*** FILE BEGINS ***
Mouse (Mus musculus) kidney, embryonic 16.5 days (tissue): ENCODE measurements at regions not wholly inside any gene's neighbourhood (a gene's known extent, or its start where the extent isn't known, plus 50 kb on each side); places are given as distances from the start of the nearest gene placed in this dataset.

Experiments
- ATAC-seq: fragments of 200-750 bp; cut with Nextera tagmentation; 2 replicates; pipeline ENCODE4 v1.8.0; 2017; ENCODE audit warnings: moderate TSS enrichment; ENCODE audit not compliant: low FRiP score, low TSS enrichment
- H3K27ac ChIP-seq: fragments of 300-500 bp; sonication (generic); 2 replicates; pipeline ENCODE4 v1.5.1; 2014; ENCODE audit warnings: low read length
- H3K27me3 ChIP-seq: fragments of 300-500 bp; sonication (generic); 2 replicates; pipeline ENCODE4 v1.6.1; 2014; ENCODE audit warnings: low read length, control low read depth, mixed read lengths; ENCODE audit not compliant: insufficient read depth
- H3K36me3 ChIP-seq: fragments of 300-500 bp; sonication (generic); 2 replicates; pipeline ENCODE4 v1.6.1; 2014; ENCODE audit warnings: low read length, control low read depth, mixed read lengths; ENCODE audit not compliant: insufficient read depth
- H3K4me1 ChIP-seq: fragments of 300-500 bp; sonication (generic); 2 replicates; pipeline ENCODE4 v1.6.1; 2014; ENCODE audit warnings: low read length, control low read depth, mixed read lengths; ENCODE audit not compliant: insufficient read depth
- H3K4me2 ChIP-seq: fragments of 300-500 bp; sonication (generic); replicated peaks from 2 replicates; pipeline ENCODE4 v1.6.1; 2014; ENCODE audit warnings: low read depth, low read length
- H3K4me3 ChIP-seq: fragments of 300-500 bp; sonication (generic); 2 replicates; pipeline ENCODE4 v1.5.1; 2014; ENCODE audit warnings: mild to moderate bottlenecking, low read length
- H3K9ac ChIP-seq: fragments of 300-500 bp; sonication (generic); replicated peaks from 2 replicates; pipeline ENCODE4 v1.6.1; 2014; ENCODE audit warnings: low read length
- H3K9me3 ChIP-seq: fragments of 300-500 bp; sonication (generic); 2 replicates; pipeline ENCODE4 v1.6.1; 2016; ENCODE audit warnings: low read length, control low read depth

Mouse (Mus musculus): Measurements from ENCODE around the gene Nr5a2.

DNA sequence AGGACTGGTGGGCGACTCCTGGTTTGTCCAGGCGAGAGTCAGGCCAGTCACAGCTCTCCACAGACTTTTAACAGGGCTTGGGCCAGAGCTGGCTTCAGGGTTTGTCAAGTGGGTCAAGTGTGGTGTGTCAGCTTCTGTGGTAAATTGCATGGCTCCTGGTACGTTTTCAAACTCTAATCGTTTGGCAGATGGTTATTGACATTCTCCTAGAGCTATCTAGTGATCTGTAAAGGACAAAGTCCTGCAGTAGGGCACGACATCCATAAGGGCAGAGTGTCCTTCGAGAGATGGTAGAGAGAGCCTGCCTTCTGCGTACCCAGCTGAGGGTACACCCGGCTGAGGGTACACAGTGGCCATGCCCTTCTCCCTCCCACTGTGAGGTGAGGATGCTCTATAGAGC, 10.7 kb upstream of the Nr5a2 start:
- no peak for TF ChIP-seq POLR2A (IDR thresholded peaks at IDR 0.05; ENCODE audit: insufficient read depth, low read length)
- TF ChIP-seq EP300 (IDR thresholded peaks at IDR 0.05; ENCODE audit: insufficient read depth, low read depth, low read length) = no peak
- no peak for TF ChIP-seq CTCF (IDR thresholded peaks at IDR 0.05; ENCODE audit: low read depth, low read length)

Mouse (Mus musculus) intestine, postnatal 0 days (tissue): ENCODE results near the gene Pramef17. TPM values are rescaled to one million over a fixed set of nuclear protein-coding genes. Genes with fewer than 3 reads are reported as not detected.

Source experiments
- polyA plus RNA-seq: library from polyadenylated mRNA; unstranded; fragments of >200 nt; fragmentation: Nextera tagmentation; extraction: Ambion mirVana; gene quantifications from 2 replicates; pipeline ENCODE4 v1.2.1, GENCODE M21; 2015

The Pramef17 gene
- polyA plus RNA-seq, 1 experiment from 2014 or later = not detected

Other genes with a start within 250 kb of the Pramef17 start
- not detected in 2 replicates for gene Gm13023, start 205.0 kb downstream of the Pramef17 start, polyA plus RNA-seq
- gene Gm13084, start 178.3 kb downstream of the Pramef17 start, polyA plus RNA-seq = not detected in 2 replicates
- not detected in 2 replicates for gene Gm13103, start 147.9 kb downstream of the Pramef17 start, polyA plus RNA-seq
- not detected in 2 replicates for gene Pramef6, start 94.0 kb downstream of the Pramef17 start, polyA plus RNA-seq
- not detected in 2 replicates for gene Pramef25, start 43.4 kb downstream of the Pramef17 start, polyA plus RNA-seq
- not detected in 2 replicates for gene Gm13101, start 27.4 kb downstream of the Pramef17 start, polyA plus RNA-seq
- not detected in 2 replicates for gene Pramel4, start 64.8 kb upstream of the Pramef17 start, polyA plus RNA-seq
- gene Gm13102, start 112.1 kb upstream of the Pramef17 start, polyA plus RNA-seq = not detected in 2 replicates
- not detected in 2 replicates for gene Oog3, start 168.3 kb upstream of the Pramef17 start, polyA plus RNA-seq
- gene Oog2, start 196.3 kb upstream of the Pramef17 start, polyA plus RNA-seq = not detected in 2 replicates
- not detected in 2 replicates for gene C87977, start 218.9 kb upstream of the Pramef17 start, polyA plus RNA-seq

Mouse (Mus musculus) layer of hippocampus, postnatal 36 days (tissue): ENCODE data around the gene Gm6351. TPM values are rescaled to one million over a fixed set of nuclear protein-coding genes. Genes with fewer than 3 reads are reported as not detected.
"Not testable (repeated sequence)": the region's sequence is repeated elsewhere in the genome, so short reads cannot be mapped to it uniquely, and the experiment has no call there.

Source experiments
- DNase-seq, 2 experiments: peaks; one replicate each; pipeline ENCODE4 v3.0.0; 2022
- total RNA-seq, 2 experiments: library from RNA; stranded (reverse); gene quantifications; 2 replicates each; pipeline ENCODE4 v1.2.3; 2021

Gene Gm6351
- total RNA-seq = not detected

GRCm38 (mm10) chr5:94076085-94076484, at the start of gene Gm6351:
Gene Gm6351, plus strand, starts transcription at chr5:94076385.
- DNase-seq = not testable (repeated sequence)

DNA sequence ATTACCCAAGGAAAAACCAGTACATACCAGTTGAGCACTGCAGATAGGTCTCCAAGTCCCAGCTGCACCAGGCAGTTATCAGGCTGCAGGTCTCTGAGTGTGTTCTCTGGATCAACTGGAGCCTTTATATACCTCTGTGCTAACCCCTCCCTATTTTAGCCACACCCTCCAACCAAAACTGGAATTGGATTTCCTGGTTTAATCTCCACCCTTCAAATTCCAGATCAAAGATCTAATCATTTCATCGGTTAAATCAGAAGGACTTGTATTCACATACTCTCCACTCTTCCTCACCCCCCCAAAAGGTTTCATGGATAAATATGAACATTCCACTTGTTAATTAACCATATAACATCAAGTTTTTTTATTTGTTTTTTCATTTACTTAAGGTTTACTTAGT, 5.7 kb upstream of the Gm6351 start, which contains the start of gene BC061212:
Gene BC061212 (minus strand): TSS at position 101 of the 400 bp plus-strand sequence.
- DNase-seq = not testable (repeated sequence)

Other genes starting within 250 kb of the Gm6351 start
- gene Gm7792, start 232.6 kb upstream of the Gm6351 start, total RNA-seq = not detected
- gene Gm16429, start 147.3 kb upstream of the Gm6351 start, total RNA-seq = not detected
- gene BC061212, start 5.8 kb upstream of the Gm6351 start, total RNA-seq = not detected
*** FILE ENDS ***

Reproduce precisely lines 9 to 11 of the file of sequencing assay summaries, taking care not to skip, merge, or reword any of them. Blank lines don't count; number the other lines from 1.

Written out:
- H3K4me3 ChIP-seq: fragments of 300-500 bp; sonication (generic); 2 replicates; pipeline ENCODE4 v1.5.1; 2014; ENCODE audit warnings: mild to moderate bottlenecking, low read length
- H3K9ac ChIP-seq: fragments of 300-500 bp; sonication (generic); replicated peaks from 2 replicates; pipeline ENCODE4 v1.6.1; 2014; ENCODE audit warnings: low read length
- H3K9me3 ChIP-seq: fragments of 300-500 bp; sonication (generic); 2 replicates; pipeline ENCODE4 v1.6.1; 2016; ENCODE audit warnings: low read length, control low read depth